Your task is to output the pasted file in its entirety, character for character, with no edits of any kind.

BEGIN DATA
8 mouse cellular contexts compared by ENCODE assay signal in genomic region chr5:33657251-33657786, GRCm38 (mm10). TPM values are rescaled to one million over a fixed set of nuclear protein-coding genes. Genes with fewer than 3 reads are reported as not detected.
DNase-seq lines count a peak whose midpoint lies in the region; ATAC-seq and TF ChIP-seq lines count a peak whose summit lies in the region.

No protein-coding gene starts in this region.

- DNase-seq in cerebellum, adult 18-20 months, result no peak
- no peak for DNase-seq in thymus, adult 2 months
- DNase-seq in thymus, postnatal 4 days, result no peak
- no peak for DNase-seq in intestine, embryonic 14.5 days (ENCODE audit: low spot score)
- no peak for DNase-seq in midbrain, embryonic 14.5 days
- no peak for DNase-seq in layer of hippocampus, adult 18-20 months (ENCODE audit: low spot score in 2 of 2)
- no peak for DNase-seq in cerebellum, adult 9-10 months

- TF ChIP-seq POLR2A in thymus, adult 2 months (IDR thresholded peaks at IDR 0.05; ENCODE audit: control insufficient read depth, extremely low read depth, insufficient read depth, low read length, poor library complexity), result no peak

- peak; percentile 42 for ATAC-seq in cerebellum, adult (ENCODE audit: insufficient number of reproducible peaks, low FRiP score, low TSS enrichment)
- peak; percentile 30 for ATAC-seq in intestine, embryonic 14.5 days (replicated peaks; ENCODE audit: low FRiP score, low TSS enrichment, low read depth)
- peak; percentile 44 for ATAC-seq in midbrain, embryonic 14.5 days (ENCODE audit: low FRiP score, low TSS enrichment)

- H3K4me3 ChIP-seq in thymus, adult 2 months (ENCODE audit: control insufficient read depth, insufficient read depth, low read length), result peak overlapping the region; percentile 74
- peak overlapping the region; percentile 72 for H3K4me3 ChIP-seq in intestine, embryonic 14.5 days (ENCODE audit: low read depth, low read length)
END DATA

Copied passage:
8 mouse cellular contexts compared by ENCODE assay signal in genomic region chr5:33657251-33657786, GRCm38 (mm10). TPM values are rescaled to one million over a fixed set of nuclear protein-coding genes. Genes with fewer than 3 reads are reported as not detected.
DNase-seq lines count a peak whose midpoint lies in the region; ATAC-seq and TF ChIP-seq lines count a peak whose summit lies in the region.

No protein-coding gene starts in this region.

- DNase-seq in cerebellum, adult 18-20 months, result no peak
- no peak for DNase-seq in thymus, adult 2 months
- DNase-seq in thymus, postnatal 4 days, result no peak
- no peak for DNase-seq in intestine, embryonic 14.5 days (ENCODE audit: low spot score)
- no peak for DNase-seq in midbrain, embryonic 14.5 days
- no peak for DNase-seq in layer of hippocampus, adult 18-20 months (ENCODE audit: low spot score in 2 of 2)
- no peak for DNase-seq in cerebellum, adult 9-10 months

- TF ChIP-seq POLR2A in thymus, adult 2 months (IDR thresholded peaks at IDR 0.05; ENCODE audit: control insufficient read depth, extremely low read depth, insufficient read depth, low read length, poor library complexity), result no peak

- peak; percentile 42 for ATAC-seq in cerebellum, adult (ENCODE audit: insufficient number of reproducible peaks, low FRiP score, low TSS enrichment)
- peak; percentile 30 for ATAC-seq in intestine, embryonic 14.5 days (replicated peaks; ENCODE audit: low FRiP score, low TSS enrichment, low read depth)
- peak; percentile 44 for ATAC-seq in midbrain, embryonic 14.5 days (ENCODE audit: low FRiP score, low TSS enrichment)

- H3K4me3 ChIP-seq in thymus, adult 2 months (ENCODE audit: control insufficient read depth, insufficient read depth, low read length), result peak overlapping the region; percentile 74
- peak overlapping the region; percentile 72 for H3K4me3 ChIP-seq in intestine, embryonic 14.5 days (ENCODE audit: low read depth, low read length)